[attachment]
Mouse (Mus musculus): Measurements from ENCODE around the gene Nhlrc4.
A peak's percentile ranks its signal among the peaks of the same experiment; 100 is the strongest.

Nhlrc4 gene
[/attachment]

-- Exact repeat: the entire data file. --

Mouse (Mus musculus): Measurements from ENCODE around the gene Nhlrc4.
A peak's percentile ranks its signal among the peaks of the same experiment; 100 is the strongest.

Nhlrc4 gene